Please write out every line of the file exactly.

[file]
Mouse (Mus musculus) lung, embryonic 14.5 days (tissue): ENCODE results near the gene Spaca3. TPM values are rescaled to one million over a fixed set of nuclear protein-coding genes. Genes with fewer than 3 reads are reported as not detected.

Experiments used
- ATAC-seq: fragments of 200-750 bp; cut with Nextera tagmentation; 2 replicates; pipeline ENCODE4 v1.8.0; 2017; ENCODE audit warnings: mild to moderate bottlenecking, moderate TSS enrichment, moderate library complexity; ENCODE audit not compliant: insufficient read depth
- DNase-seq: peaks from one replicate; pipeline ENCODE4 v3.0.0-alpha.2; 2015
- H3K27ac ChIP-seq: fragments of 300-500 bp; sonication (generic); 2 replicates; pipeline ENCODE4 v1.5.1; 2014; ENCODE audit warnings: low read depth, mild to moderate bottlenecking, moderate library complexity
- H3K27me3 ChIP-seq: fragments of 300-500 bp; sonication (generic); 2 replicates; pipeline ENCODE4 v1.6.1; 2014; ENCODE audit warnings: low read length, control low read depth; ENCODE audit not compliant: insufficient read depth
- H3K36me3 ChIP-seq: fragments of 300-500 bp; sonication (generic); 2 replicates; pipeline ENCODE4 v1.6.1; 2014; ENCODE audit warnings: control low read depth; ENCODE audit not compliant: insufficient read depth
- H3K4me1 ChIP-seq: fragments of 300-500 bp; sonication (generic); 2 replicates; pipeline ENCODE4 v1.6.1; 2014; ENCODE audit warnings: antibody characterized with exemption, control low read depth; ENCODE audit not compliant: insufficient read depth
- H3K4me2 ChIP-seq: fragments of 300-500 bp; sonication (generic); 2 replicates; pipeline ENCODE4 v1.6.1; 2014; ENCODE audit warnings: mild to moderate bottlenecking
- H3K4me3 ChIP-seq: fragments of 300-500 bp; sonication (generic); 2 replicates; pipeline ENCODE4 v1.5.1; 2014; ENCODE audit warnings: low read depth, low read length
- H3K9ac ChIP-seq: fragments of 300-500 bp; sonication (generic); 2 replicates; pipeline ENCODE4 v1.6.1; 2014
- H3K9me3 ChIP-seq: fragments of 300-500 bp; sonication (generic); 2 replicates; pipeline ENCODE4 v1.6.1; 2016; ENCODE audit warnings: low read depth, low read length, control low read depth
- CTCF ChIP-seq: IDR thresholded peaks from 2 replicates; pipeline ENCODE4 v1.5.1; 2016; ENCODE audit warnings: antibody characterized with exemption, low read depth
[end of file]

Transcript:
Mouse (Mus musculus) lung, embryonic 14.5 days (tissue): ENCODE results near the gene Spaca3. TPM values are rescaled to one million over a fixed set of nuclear protein-coding genes. Genes with fewer than 3 reads are reported as not detected.

Experiments used
- ATAC-seq: fragments of 200-750 bp; cut with Nextera tagmentation; 2 replicates; pipeline ENCODE4 v1.8.0; 2017; ENCODE audit warnings: mild to moderate bottlenecking, moderate TSS enrichment, moderate library complexity; ENCODE audit not compliant: insufficient read depth
- DNase-seq: peaks from one replicate; pipeline ENCODE4 v3.0.0-alpha.2; 2015
- H3K27ac ChIP-seq: fragments of 300-500 bp; sonication (generic); 2 replicates; pipeline ENCODE4 v1.5.1; 2014; ENCODE audit warnings: low read depth, mild to moderate bottlenecking, moderate library complexity
- H3K27me3 ChIP-seq: fragments of 300-500 bp; sonication (generic); 2 replicates; pipeline ENCODE4 v1.6.1; 2014; ENCODE audit warnings: low read length, control low read depth; ENCODE audit not compliant: insufficient read depth
- H3K36me3 ChIP-seq: fragments of 300-500 bp; sonication (generic); 2 replicates; pipeline ENCODE4 v1.6.1; 2014; ENCODE audit warnings: control low read depth; ENCODE audit not compliant: insufficient read depth
- H3K4me1 ChIP-seq: fragments of 300-500 bp; sonication (generic); 2 replicates; pipeline ENCODE4 v1.6.1; 2014; ENCODE audit warnings: antibody characterized with exemption, control low read depth; ENCODE audit not compliant: insufficient read depth
- H3K4me2 ChIP-seq: fragments of 300-500 bp; sonication (generic); 2 replicates; pipeline ENCODE4 v1.6.1; 2014; ENCODE audit warnings: mild to moderate bottlenecking
- H3K4me3 ChIP-seq: fragments of 300-500 bp; sonication (generic); 2 replicates; pipeline ENCODE4 v1.5.1; 2014; ENCODE audit warnings: low read depth, low read length
- H3K9ac ChIP-seq: fragments of 300-500 bp; sonication (generic); 2 replicates; pipeline ENCODE4 v1.6.1; 2014
- H3K9me3 ChIP-seq: fragments of 300-500 bp; sonication (generic); 2 replicates; pipeline ENCODE4 v1.6.1; 2016; ENCODE audit warnings: low read depth, low read length, control low read depth
- CTCF ChIP-seq: IDR thresholded peaks from 2 replicates; pipeline ENCODE4 v1.5.1; 2016; ENCODE audit warnings: antibody characterized with exemption, low read depth